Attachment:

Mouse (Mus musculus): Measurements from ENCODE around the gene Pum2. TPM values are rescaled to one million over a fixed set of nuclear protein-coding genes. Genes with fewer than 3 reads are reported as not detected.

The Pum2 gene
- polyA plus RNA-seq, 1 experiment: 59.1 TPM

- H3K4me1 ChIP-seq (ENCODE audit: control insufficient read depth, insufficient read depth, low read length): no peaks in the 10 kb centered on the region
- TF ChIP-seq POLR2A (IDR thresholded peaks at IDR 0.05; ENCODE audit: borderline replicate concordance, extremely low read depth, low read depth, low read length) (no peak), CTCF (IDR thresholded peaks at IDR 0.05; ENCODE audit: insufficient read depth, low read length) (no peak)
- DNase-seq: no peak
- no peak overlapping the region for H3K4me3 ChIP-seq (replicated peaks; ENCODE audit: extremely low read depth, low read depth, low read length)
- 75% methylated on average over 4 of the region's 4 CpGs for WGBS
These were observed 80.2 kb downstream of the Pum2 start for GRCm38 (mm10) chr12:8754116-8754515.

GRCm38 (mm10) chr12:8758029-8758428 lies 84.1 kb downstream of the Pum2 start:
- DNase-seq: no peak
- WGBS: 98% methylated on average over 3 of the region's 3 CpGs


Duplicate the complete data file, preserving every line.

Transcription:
Mouse (Mus musculus): Measurements from ENCODE around the gene Pum2. TPM values are rescaled to one million over a fixed set of nuclear protein-coding genes. Genes with fewer than 3 reads are reported as not detected.

The Pum2 gene
- polyA plus RNA-seq, 1 experiment: 59.1 TPM

- H3K4me1 ChIP-seq (ENCODE audit: control insufficient read depth, insufficient read depth, low read length): no peaks in the 10 kb centered on the region
- TF ChIP-seq POLR2A (IDR thresholded peaks at IDR 0.05; ENCODE audit: borderline replicate concordance, extremely low read depth, low read depth, low read length) (no peak), CTCF (IDR thresholded peaks at IDR 0.05; ENCODE audit: insufficient read depth, low read length) (no peak)
- DNase-seq: no peak
- no peak overlapping the region for H3K4me3 ChIP-seq (replicated peaks; ENCODE audit: extremely low read depth, low read depth, low read length)
- 75% methylated on average over 4 of the region's 4 CpGs for WGBS
These were observed 80.2 kb downstream of the Pum2 start for GRCm38 (mm10) chr12:8754116-8754515.

GRCm38 (mm10) chr12:8758029-8758428 lies 84.1 kb downstream of the Pum2 start:
- DNase-seq: no peak
- WGBS: 98% methylated on average over 3 of the region's 3 CpGs